According to Cameron Crowe's commentary, there are five different interpretations of the ending:
Crowe notes that the presence of "Vanilla Sky" - the morning reunion after the club scene - marks the first lucid dream scene, and that everything that follows is a dream.
Vanilla Sky opened at #1 at the box office in the United States when it was first presented on December 14, 2001. The opening weekend took in a gross income of $25,015,518 (24.9%). The final domestic gross income was $100.61 million while the international gross income was slightly higher at $102.76m for a total worldwide gross income of $203,388,341.
On Rotten Tomatoes the film has an approval rating of 42% based on reviews from 170 critics. The site's consensus states: "An ambitious mix of genres, Vanilla Sky collapses into an incoherent jumble. Cruise's performance lacks depth, and it's hard to feel sympathy for his narcissistic character." On Metacritic it has a score of 45 out of 100 based on 33 reviews, indicating "Mixed or average reviews". Audiences polled by CinemaScore gave the film a grade D- on a scale from A to F. 
Roger Ebert's printed review of Vanilla Sky awarded the film three out of four stars: "Think it all the way through, and Cameron Crowe's Vanilla Sky is a scrupulously moral picture. It tells the story of a man who has just about everything, thinks he can have it all, is given a means to have whatever he wants, and loses it because—well, maybe because he has a conscience. Or maybe not. Maybe just because life sucks. Or maybe he only thinks it does. This is the kind of movie you don't want to analyze until you've seen it two times." Ebert interpreted the ending as an explanation for "the mechanism of our confusion", rather than a device that tells "us for sure what actually happened."
Stephen Holden of The New York Times calls Vanilla Sky a "highly entertaining, erotic science-fiction thriller that takes Mr. Crowe into Steven Spielberg territory", but then says: "As it leaves behind the real world and begins exploring life as a waking dream (this year's most popular theme in Hollywood movies with lofty ideas), Vanilla Sky loosens its emotional grip and becomes a disorganised and abstract if still-intriguing meditation on parallel themes. One is the quest for eternal life and eternal youth; another is guilt and the ungovernable power of the unconscious mind to undermine science's utopian discoveries. David's redemption ultimately consists of his coming to grips with his own mortality, but that redemption lacks conviction."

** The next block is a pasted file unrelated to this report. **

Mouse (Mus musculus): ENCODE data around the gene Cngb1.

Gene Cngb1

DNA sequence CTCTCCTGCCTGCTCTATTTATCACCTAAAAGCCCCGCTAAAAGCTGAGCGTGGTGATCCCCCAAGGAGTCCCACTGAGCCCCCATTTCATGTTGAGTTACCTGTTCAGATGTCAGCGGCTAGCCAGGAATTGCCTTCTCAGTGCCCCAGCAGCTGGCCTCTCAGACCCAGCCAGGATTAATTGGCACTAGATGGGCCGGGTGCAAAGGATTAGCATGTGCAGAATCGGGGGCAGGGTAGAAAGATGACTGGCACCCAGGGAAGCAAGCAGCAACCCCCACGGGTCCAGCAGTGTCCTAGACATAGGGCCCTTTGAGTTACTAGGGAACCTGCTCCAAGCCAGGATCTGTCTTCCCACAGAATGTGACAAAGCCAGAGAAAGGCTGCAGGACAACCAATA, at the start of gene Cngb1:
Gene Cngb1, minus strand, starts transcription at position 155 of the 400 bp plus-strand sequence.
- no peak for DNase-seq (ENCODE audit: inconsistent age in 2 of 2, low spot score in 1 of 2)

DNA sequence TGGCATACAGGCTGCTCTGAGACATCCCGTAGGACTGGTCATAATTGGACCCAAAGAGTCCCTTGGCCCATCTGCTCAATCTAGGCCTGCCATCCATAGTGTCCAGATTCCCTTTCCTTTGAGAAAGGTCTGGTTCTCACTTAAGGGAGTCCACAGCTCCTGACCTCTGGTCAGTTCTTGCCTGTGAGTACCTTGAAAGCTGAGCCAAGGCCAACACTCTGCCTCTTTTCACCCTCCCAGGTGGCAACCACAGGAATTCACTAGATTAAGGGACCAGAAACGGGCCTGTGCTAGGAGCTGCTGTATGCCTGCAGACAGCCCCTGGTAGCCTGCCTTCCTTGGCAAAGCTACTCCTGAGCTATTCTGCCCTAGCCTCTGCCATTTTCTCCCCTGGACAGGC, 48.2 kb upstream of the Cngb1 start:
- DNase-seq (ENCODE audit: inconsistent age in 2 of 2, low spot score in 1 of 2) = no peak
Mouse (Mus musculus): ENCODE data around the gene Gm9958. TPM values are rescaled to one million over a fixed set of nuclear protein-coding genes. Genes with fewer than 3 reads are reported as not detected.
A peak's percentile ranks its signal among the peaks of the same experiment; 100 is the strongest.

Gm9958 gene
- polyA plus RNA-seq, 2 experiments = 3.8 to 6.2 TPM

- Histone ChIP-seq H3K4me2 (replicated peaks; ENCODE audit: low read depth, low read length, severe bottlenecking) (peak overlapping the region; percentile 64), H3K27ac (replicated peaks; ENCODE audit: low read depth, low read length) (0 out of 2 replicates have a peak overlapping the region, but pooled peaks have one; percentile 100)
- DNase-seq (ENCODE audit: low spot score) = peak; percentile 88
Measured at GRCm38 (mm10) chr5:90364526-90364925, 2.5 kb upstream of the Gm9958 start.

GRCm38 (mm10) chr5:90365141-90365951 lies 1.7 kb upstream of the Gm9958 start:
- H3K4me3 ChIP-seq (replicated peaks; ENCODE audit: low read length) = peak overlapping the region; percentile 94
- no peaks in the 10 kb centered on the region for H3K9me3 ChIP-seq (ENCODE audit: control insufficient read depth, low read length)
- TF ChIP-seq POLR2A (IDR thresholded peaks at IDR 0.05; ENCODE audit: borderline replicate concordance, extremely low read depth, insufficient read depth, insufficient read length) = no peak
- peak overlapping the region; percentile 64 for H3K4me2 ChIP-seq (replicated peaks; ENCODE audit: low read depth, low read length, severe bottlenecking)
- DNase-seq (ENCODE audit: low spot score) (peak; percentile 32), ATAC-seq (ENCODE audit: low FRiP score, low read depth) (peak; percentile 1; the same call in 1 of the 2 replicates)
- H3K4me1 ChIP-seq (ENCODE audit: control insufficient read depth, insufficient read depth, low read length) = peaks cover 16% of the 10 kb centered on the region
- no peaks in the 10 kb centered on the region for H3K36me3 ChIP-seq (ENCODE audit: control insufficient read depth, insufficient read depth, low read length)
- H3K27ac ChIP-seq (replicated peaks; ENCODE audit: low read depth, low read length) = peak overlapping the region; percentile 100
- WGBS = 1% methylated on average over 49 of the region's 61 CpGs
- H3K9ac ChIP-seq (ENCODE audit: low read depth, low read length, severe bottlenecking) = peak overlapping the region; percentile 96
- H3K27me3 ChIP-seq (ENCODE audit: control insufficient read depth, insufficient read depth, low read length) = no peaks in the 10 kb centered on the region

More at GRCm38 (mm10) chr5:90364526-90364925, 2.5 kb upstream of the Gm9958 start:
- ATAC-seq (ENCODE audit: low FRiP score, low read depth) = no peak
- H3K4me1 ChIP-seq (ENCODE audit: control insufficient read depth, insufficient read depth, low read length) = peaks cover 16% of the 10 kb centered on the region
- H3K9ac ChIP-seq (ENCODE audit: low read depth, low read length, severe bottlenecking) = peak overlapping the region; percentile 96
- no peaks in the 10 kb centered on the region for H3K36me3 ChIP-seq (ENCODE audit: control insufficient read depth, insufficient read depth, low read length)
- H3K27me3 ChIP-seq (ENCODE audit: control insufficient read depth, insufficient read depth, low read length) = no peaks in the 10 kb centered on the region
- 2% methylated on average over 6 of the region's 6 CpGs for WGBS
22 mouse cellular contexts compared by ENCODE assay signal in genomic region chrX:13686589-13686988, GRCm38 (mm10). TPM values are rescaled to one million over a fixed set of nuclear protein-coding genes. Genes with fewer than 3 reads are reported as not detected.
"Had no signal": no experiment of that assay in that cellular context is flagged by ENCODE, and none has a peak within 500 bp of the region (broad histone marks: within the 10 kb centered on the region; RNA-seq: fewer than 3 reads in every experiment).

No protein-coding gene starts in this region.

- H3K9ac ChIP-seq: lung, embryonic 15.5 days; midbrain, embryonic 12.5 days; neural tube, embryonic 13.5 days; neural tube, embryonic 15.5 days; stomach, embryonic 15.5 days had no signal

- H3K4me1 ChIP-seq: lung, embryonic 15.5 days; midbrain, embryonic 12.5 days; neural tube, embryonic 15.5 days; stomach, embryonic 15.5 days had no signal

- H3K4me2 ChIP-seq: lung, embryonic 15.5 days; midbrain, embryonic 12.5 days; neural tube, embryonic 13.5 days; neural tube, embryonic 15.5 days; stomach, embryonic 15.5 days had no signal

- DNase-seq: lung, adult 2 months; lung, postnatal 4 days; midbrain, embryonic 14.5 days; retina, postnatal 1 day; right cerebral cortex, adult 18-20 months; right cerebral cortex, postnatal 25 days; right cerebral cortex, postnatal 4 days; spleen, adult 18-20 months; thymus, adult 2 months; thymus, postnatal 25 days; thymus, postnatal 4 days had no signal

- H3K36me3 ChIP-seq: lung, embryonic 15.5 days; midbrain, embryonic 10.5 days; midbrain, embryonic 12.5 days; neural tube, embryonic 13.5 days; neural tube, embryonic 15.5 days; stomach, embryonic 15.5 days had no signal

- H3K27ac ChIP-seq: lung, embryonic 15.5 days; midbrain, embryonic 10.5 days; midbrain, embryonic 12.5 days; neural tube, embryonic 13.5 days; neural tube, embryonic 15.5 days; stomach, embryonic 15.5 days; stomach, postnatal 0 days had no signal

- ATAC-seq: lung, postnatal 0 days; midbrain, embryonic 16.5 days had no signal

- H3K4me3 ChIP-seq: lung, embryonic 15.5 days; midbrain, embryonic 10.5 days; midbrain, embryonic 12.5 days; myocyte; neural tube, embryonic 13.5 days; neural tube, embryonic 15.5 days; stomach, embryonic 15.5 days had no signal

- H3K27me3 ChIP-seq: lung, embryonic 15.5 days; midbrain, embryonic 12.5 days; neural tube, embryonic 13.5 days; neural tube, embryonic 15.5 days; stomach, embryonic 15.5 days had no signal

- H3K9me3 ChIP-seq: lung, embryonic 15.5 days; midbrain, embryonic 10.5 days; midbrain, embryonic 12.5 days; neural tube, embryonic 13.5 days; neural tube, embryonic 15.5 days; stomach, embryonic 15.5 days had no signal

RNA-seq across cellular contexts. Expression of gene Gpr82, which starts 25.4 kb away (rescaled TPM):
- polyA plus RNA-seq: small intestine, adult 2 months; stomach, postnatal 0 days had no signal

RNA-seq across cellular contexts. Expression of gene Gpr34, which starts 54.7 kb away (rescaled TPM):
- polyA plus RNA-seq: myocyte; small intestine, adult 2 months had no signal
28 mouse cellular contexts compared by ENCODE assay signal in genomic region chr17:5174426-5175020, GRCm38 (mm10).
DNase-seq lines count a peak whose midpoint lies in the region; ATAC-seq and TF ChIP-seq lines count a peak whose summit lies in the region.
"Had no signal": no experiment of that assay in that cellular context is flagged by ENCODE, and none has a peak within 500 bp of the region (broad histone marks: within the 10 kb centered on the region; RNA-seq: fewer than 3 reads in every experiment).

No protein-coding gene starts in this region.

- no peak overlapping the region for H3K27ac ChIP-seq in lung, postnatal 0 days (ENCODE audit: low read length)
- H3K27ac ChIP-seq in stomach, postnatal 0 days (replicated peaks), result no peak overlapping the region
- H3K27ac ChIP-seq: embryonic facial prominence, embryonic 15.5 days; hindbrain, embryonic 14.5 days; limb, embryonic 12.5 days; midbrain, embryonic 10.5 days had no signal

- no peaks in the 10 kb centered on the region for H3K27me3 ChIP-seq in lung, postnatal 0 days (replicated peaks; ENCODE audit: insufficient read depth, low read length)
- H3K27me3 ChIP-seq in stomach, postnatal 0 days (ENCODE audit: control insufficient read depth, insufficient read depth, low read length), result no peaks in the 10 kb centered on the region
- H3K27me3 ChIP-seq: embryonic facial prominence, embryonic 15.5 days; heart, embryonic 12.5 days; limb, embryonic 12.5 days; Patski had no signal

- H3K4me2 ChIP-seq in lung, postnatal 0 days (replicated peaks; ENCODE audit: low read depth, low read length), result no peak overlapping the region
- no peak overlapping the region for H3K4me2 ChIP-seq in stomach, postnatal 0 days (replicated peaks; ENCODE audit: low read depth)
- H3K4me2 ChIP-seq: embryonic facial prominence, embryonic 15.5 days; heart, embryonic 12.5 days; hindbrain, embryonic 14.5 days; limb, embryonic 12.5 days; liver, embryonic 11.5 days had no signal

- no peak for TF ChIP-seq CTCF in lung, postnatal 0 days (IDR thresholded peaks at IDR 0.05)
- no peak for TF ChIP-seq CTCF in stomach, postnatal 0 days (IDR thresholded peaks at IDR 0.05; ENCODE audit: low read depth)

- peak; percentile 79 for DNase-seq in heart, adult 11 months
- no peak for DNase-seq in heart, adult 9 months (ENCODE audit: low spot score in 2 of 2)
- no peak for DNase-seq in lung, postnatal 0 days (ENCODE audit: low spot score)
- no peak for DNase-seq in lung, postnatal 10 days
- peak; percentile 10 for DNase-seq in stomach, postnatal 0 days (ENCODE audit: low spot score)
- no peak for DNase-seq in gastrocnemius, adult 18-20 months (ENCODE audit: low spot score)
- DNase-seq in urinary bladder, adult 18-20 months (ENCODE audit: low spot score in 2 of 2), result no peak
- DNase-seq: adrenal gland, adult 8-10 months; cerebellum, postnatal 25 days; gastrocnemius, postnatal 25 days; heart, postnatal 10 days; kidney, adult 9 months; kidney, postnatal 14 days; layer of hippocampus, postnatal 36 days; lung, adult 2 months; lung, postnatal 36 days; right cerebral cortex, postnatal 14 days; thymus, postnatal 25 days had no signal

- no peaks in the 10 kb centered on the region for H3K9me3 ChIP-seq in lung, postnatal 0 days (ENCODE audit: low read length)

Salon.com called Vanilla Sky an "aggressively plotted puzzle picture, which clutches many allegedly deep themes to its heaving bosom without uncovering even an onion-skin layer of insight into any of them." The review rhetorically asks: "Who would have thought that Cameron Crowe had a movie as bad as Vanilla Sky in him? It's a punishing picture, a betrayal of everything that Crowe has proved he knows how to do right. ... But the disheartening truth is that we can see Crowe taking all the right steps, the most Crowe-like steps, as he mounts a spectacle that overshoots boldness and ambition and idiosyncrasy and heads right for arrogance and pretension—and those last two are traits I never would have thought we'd have to ascribe to Crowe." Edward Guthmann of the San Francisco Chronicle gave the film 2/4 and wrote: "The film's aim -- to dazzle and inspire -- is sapped by Cruise's vein-popping, running-the-marathon performance."
Peter Bradshaw of The Guardian and Gareth Von Kallenbach of the publication Film Threat compared Vanilla Sky unfavorably to Open Your Eyes. Bradshaw says Open Your Eyes is "certainly more distinctive than" Vanilla Sky, which he describes as an "extraordinarily narcissistic high-concept vanity project for producer-star Tom Cruise." Other reviewers extrapolate from the knowledge that Cruise had bought the rights to do a version of Amenábar's film. A Village Voice reviewer characterized Vanilla Sky as "hauntingly frank about being a manifestation of its star's cosmic narcissism".
Kenneth Turan of the Los Angeles Times called Cameron Diaz "compelling as the embodiment of crazed sensuality" and The New York Times reviewer said she gives a "ferociously emotional" performance. Edward Guthmann of the San Francisco Chronicle similarly says of the film, "most impressive is Cameron Diaz, whose fatal-attraction stalker is both heartbreaking and terrifying." For her performance, Diaz won multiple critics' groups awards, as well as earning nominations for the Golden Globe Award, Screen Actors Guild Award, Critics' Choice Movie Award, Saturn Award, and AFI Award. Penélope Cruz's performance, however, earned her a Razzie Award nomination for Worst Actress (in addition to her roles in Blow and Captain Corelli's Mandolin).